1. Not Having an Estate Plan

The most common mistake is not having an estate plan, particularly not creating a will - as many as 64 percent of Americans don't have a will. This basic estate planning tool establishes how an individual's assets will be distributed upon death, and who will receive them. A will is especially important for parents with minor children in that it allows a guardian to be named to care for them if both parents were to die unexpectedly. Without a will, the courts will make decisions according to the state's probate laws, which may not agree with a person's wishes.

2. Failing to Update a Will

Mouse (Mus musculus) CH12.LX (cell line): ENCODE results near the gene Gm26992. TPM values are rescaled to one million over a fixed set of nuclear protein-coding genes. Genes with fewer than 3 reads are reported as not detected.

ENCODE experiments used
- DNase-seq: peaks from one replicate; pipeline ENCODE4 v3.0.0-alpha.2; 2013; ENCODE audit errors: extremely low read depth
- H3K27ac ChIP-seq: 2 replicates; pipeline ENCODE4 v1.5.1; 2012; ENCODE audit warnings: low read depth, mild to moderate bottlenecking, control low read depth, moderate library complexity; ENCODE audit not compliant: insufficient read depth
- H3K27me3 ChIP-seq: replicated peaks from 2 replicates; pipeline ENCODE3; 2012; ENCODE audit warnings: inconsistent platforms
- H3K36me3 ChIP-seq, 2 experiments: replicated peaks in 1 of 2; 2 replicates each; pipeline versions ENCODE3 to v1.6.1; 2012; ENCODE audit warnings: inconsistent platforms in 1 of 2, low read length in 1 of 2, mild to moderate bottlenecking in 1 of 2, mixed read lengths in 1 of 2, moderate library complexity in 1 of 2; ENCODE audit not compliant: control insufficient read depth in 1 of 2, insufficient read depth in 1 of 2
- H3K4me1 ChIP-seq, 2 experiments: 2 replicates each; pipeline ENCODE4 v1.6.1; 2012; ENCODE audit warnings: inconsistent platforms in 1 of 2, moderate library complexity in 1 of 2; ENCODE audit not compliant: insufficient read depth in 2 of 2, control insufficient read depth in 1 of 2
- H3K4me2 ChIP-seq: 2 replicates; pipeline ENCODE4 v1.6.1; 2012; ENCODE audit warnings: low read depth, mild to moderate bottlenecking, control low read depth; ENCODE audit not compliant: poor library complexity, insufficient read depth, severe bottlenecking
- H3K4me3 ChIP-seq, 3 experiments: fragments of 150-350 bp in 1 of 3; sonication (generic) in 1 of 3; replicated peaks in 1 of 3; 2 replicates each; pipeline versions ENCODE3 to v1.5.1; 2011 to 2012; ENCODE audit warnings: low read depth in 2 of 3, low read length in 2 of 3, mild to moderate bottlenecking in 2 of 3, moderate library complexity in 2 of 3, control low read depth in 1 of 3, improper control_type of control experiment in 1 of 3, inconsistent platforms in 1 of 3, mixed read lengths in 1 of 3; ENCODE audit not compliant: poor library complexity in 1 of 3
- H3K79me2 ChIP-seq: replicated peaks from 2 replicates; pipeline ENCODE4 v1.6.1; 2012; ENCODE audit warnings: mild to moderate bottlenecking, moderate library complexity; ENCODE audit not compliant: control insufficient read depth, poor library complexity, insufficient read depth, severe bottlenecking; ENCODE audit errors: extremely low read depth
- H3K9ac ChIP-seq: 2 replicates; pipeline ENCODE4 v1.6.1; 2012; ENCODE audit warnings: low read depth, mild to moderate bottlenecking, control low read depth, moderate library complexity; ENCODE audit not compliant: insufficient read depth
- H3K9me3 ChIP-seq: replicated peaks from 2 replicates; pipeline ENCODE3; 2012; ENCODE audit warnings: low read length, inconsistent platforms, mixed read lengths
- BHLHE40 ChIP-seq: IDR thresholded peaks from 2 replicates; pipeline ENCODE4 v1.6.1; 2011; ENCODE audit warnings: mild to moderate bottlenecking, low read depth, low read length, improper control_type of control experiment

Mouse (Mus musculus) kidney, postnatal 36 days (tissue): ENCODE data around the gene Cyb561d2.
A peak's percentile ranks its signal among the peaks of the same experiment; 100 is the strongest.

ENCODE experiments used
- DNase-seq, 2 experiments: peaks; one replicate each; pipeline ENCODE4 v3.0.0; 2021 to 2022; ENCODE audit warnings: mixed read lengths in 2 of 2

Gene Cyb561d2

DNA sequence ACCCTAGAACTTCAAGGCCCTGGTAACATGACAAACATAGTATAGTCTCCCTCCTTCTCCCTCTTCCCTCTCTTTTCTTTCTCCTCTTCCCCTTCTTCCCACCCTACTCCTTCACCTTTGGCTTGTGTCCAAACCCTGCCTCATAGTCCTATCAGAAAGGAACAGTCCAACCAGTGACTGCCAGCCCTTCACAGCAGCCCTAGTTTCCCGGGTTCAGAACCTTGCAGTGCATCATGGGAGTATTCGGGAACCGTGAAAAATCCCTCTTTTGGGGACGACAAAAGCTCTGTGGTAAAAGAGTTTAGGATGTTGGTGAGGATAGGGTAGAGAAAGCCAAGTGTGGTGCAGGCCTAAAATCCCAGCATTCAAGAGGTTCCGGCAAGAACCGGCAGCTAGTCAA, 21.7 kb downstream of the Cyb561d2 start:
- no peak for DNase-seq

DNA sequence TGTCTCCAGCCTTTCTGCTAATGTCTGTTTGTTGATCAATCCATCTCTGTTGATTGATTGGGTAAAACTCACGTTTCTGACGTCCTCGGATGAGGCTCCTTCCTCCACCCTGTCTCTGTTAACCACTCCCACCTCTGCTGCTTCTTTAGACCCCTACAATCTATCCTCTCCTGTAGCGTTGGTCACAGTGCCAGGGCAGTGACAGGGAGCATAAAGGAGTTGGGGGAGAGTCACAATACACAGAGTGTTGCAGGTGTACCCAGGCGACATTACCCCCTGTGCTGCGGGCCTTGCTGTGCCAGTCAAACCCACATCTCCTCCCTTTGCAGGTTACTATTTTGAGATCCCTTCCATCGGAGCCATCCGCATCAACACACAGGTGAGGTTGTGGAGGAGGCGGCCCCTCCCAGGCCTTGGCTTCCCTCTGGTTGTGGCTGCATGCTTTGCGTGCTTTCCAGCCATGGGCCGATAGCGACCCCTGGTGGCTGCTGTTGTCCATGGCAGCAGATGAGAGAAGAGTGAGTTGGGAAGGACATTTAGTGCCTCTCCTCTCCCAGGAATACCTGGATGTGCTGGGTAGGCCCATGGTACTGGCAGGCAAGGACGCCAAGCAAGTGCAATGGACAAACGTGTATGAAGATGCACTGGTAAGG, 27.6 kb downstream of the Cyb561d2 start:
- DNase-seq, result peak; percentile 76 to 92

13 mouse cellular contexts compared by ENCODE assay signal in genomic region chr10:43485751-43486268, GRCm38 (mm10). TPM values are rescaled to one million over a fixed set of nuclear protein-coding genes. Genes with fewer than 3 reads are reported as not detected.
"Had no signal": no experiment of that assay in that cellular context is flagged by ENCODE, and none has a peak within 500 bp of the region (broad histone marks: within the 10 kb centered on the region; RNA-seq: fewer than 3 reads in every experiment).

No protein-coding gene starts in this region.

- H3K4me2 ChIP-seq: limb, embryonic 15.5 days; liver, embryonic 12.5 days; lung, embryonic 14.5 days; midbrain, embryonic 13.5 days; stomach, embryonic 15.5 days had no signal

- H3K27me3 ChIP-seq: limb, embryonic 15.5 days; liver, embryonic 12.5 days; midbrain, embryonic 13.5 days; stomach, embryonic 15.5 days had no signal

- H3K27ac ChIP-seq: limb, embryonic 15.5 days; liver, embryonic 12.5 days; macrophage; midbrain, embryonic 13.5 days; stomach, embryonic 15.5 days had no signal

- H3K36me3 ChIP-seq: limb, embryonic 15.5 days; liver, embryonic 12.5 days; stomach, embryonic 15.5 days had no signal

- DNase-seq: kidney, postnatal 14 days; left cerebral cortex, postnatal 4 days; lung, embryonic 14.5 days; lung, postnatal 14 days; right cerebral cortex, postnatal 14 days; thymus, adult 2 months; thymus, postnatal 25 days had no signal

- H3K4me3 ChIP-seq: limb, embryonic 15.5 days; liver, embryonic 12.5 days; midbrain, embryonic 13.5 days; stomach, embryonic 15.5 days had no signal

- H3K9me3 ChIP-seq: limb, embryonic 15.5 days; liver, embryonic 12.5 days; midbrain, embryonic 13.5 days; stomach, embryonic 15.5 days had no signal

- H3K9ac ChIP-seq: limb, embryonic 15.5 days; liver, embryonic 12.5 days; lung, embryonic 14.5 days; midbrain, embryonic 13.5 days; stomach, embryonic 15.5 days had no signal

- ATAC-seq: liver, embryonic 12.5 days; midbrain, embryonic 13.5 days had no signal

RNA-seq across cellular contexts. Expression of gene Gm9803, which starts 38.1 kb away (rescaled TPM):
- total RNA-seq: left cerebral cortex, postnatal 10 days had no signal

For those who have a will in place, a common mistake is to tuck it away in a drawer and be done with it. Creating a will is not a "once and done" matter as it needs to updated periodically, however. There are changes that occur during a person's lifetime, such as buying a home, getting married, having children, getting divorced - and remarried, that need to be accurately reflected in an updated will. Depending on the circumstances, a will should be reviewed every two years.

3. Not Planning for Disability

While no one likes to think about becoming ill or getting injured, an unexpected long-term disability can have devastating consequences on an individual's financial and personal affairs. It is essential to create a durable power of attorney to designate an individual to manage your finances if you are unable to do so. In addition, a power of attorney for healthcare  - or healthcare proxy, allows you to name a trusted relative or friend to make decisions about the type of care you prefer to receive when you cannot speak for yourself.

4. Naming Incapable Heirs